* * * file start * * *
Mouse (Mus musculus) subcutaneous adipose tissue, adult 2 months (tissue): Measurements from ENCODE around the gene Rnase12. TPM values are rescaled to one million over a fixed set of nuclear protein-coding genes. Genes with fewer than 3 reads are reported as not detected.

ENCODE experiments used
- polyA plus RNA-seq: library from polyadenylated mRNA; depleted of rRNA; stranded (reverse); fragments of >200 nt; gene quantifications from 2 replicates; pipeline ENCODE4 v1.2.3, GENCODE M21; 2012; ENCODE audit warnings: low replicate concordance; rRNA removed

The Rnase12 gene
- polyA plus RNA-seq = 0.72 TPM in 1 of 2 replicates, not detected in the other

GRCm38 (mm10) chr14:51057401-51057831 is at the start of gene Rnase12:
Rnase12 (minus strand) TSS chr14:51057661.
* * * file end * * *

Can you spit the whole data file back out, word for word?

Mouse (Mus musculus) subcutaneous adipose tissue, adult 2 months (tissue): Measurements from ENCODE around the gene Rnase12. TPM values are rescaled to one million over a fixed set of nuclear protein-coding genes. Genes with fewer than 3 reads are reported as not detected.

ENCODE experiments used
- polyA plus RNA-seq: library from polyadenylated mRNA; depleted of rRNA; stranded (reverse); fragments of >200 nt; gene quantifications from 2 replicates; pipeline ENCODE4 v1.2.3, GENCODE M21; 2012; ENCODE audit warnings: low replicate concordance; rRNA removed

The Rnase12 gene
- polyA plus RNA-seq = 0.72 TPM in 1 of 2 replicates, not detected in the other

GRCm38 (mm10) chr14:51057401-51057831 is at the start of gene Rnase12:
Rnase12 (minus strand) TSS chr14:51057661.